It’s tough to decide when a child is ready to graduate to having a debit or credit card. One test: Can they see that the money they spend is real?
Maybe not. According to a 2011 Charles Schwab survey, while 42 percent of teens already have their own debit or ATM card, only 35 percent of teens feel like they know how to manage a credit card. Even fewer understand how credit card interest and fees work. One in four U.S. teens thought a debit card was for borrowing money from the bank, not spending their own.
Reality check: Sooner or later, a credit card is in your kid’s future. (The Credit CARD Act of 2009 puts age 21 as the minimum, although teens with their own income can get approved at age 18.) That’s why some parents have opted for a trial run with the training wheels version: a prepaid card, debit card, or co-signed credit card for teens as young as 12 or 13.
But when and how to do it? There’s no hard and fast rule. Michelle Dosher, a spokeswoman for the Credit Union National Association, signed her eighth-grade son up for a debit card “We saw this as an age that our son would be starting to do more things with friends and that we wouldn’t always be with him to pay for things,” she says.
Bill Hernandez, the president of SpendSmart Payments, which markets a prepaid MasterCard to teens, agrees that “around 13 is a good age to teach them to use plastic,” although he adds that “a lot of kids have it earlier.”
But to Laura Levine, president and CEO of the Jump$tart Coalition for Personal Financial Literacy, some teens aren’t capable of handling plastic until they’re older. Some parents aren’t either. “Sometimes I say that the question isn’t whether the student is ready for this, but whether the parent is,” Levine says, pointing out that parents who sign their kid up for a debit, prepaid, or joint credit card account should expect to provide hands-on monitoring of their child’s spending. “We don’t turn the car keys over to our kids and say, ‘Let’s see if you can learn how to drive this thing.’ With a credit card it’s the same thing.”
Why teens don’t understand plastic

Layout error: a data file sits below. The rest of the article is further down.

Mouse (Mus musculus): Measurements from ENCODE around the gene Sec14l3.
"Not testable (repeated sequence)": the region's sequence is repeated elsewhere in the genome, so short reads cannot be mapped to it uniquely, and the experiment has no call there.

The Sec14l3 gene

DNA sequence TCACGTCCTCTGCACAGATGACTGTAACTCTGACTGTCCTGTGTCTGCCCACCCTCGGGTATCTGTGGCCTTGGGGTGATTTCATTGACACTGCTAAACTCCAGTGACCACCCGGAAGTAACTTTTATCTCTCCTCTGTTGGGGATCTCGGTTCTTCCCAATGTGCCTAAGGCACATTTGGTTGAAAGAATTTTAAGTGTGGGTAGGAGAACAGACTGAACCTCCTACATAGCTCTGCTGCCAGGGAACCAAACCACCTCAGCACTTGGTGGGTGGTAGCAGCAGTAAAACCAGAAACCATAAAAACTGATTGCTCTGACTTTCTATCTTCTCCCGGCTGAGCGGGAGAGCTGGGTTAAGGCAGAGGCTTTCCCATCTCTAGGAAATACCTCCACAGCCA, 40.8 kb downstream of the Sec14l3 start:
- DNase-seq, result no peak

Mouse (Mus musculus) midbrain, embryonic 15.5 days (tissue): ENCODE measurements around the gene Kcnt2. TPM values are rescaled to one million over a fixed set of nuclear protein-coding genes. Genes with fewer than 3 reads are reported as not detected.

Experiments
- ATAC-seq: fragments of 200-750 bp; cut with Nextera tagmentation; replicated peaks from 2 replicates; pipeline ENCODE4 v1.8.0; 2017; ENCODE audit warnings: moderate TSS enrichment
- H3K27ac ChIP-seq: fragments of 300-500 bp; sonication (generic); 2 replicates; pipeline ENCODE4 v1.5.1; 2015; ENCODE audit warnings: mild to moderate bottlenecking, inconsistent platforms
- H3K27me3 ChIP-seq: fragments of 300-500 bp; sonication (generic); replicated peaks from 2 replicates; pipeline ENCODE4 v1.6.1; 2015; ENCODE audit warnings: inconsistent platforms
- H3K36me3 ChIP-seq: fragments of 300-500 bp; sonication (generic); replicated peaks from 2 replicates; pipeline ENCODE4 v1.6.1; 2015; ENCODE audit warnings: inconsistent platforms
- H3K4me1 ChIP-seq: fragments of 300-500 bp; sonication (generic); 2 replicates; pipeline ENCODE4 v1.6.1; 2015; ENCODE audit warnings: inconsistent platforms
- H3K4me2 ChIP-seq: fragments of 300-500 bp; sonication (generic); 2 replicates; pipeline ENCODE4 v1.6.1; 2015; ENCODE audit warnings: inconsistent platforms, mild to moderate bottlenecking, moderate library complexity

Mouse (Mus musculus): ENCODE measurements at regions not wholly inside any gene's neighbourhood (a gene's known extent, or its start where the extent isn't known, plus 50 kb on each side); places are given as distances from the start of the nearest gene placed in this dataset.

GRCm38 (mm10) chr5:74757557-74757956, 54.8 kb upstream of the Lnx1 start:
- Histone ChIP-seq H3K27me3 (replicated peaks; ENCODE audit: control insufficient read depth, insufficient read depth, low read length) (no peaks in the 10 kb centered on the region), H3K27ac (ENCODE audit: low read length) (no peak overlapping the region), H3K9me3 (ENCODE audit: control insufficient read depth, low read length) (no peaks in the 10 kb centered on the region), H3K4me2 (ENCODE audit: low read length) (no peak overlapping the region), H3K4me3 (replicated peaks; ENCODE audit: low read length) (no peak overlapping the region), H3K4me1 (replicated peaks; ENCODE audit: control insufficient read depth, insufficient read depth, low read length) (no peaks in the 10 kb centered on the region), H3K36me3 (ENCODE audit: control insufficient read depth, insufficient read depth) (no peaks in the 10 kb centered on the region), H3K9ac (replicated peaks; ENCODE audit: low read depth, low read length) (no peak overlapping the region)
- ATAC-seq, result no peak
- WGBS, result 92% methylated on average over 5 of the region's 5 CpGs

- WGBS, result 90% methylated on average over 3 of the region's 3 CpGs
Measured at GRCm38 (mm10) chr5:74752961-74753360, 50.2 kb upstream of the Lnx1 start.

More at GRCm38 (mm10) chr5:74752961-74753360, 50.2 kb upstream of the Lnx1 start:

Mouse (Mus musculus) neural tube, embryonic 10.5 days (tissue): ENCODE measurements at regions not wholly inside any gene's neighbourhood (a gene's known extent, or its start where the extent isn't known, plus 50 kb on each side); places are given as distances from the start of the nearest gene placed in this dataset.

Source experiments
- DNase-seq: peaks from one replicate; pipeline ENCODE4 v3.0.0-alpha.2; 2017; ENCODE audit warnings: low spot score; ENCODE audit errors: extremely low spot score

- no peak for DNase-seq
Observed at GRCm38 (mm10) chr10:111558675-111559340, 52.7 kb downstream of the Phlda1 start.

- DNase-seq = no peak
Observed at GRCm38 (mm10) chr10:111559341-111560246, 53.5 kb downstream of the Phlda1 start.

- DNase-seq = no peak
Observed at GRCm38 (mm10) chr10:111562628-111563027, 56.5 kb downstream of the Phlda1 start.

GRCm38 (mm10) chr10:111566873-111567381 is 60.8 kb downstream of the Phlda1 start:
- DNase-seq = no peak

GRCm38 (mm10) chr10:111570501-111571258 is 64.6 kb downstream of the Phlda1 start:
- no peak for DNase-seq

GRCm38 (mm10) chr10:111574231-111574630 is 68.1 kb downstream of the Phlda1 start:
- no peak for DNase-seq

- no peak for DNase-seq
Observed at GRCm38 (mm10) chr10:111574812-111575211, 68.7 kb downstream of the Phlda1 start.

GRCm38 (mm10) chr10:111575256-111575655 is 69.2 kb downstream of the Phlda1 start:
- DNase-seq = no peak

Part of the problem for teens is that spending with plastic makes money “invisible.” “From the time our children are preschool age and they come with us to the store, they never see money change hands,” says Levine. “They might see us swipe a card, but they think, ‘Oh, this is a magic card, you swipe it and you get whatever you want.'”
To be fair, “invisible money syndrome” affects grown-ups too, who tend to spend more money when they pay with a credit card than when they pay with cash. One of the reasons I got into trouble in my 20s was there was such a disconnect for me between that piece of plastic and money,” says Beverly Harzog, author of “Confessions of a Credit Junkie: Everything You Need to Know to Avoid the Mistakes I Made.” “It felt like everything was free and I would just worry about it later.”
To counteract the effect, financial literacy experts counsel parents to start younger kids out with cash allowances, so they learn that money is tangible, has value and can be exchanged for things they want. And try narrating at least some of your plastic transactions when you know your kid is watching — by saying something like, “I put my paycheck in my bank account, and when I use my debit card it automatically takes out the money,” or, “Every time I swipe my credit card the bank keeps track, and at the end of the month I get a bill that I have to pay.”
Picking the best starter card
No matter how old your kids are when they get their first card, picking the right one boosts their chances of handling it successfully and avoiding major disasters. Consider these options:
Debit cards. They’re Harzog’s pick for teens starting out, partly because debit cards are connected to a teen’s own checking account, which makes the process of depositing and withdrawing money more concrete. “I think there’s real value in taking your kid when they’re a teenager to the local bank, introducing them to the manager, and letting them see how banks operate,” says Harzog. “If they want to make a deposit, go with them and show them how to do it.” Being physically there helps them mentally connect the money they put in the bank with the money they’re spending. “They realize, ‘I can use this debit card to buy pizza but it’ll come out of my account.'”